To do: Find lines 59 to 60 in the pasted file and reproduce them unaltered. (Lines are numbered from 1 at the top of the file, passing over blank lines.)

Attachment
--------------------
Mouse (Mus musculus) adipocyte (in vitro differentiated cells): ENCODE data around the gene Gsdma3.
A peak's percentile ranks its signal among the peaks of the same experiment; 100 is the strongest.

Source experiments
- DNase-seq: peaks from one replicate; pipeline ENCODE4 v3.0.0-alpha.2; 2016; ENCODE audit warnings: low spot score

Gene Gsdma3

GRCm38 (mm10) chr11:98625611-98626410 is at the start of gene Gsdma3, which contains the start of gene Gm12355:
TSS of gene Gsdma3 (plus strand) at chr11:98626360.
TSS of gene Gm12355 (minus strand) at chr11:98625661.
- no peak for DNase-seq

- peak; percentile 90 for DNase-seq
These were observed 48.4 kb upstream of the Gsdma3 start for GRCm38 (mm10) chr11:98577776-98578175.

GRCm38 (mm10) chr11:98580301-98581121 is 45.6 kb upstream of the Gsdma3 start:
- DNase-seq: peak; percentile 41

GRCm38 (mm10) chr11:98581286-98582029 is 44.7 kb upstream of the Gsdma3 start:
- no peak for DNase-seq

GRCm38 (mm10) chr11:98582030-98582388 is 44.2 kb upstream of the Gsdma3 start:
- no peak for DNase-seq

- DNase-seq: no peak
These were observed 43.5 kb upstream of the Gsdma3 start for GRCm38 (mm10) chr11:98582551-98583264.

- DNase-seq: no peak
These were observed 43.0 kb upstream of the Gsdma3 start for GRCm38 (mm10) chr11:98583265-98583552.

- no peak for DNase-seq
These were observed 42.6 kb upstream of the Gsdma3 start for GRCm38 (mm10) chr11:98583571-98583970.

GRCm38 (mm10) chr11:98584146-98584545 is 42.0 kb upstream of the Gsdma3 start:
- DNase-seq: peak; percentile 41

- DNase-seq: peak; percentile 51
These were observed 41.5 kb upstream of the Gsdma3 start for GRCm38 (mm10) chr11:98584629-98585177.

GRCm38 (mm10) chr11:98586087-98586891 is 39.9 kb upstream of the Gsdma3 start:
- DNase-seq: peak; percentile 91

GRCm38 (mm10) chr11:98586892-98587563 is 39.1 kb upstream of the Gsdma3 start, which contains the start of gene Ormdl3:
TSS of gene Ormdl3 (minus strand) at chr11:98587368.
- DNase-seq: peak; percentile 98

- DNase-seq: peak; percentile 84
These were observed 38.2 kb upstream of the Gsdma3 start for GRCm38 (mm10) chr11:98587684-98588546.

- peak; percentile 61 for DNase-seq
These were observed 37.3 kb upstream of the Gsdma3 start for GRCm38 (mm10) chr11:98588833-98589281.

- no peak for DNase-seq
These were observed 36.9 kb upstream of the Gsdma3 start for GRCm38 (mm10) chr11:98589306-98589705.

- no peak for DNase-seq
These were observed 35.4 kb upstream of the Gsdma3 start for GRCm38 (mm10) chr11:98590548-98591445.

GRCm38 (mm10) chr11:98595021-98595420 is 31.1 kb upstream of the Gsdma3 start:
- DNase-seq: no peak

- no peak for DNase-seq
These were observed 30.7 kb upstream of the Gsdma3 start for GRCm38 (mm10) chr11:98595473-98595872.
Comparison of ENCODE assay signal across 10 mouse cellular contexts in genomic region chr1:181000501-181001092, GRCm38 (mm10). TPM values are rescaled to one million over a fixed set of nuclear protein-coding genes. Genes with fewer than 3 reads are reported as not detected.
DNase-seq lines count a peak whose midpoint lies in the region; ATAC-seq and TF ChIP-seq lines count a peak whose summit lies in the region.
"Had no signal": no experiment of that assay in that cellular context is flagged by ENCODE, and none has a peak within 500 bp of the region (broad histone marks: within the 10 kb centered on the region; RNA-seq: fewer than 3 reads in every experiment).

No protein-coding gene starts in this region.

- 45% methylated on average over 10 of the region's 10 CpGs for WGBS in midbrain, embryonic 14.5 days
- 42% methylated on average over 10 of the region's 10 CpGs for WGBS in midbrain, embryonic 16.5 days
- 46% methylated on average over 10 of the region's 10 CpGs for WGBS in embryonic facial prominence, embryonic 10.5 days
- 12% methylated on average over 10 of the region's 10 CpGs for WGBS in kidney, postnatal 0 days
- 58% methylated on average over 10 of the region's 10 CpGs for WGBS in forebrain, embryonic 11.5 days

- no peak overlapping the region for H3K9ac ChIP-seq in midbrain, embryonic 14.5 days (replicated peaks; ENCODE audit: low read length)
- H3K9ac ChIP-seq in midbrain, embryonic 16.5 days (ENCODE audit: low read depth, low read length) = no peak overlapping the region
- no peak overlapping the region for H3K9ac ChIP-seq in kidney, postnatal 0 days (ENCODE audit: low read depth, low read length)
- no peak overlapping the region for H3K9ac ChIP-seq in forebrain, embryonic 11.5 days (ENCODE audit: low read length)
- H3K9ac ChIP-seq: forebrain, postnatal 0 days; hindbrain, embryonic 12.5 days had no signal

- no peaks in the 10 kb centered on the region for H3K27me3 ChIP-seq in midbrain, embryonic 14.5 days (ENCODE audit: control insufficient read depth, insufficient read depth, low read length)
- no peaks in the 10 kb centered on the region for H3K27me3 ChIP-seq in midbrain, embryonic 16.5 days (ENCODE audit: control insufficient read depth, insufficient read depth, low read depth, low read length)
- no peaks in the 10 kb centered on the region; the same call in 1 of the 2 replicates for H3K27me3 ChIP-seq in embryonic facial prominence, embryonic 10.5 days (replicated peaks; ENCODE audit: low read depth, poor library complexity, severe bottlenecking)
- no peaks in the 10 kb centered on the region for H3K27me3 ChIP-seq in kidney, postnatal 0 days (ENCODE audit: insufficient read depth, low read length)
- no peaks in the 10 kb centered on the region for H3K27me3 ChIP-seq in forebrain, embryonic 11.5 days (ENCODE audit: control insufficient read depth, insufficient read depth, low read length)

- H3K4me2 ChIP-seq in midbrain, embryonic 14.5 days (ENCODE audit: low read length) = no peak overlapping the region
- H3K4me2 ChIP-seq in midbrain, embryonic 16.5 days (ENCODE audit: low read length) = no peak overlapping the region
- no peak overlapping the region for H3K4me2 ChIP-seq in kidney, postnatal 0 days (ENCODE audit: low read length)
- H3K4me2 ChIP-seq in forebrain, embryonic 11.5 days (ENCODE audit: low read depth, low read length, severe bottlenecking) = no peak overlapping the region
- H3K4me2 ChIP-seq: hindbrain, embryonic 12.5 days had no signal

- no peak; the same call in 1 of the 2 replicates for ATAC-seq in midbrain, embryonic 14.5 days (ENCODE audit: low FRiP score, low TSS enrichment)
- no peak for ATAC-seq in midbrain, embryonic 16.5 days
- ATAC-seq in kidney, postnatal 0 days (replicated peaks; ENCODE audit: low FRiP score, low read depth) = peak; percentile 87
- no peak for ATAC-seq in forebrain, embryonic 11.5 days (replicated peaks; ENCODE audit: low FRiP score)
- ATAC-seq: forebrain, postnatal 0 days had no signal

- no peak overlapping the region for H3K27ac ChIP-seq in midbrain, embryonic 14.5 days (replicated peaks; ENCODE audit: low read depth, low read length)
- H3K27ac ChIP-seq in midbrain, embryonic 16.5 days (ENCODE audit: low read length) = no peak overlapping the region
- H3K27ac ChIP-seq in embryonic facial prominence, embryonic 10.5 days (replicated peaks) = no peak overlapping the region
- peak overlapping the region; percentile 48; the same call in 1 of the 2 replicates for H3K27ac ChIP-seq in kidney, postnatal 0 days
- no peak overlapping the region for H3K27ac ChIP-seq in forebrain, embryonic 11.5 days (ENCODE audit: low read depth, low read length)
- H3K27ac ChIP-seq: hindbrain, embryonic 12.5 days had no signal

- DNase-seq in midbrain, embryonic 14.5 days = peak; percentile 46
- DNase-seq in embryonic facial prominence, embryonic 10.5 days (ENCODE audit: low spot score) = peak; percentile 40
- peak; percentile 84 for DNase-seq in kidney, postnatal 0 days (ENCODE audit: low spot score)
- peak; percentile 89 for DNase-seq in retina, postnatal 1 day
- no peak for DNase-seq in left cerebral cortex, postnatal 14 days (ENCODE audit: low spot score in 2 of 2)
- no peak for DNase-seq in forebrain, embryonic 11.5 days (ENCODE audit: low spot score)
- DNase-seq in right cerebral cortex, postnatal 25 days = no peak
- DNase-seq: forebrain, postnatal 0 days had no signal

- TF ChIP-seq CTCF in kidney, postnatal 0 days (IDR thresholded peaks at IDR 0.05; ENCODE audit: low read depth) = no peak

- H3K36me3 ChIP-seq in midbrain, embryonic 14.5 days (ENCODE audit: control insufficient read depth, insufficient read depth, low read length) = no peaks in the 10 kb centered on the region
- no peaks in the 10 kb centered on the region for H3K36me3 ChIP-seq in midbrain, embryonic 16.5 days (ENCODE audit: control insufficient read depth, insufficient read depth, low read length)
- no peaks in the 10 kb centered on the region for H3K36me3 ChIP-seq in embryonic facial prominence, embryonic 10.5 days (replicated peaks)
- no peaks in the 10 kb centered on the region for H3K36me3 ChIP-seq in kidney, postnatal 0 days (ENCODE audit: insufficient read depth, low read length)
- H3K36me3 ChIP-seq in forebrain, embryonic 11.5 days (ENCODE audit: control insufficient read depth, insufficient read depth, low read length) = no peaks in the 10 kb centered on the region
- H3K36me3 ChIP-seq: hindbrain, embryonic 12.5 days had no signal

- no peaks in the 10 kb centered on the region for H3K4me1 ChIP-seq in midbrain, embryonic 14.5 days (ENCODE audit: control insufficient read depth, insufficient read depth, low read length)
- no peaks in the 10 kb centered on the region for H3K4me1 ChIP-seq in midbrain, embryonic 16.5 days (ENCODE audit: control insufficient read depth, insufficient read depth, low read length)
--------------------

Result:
- no peaks in the 10 kb centered on the region for H3K27me3 ChIP-seq in midbrain, embryonic 14.5 days (ENCODE audit: control insufficient read depth, insufficient read depth, low read length)
- no peaks in the 10 kb centered on the region for H3K27me3 ChIP-seq in midbrain, embryonic 16.5 days (ENCODE audit: control insufficient read depth, insufficient read depth, low read depth, low read length)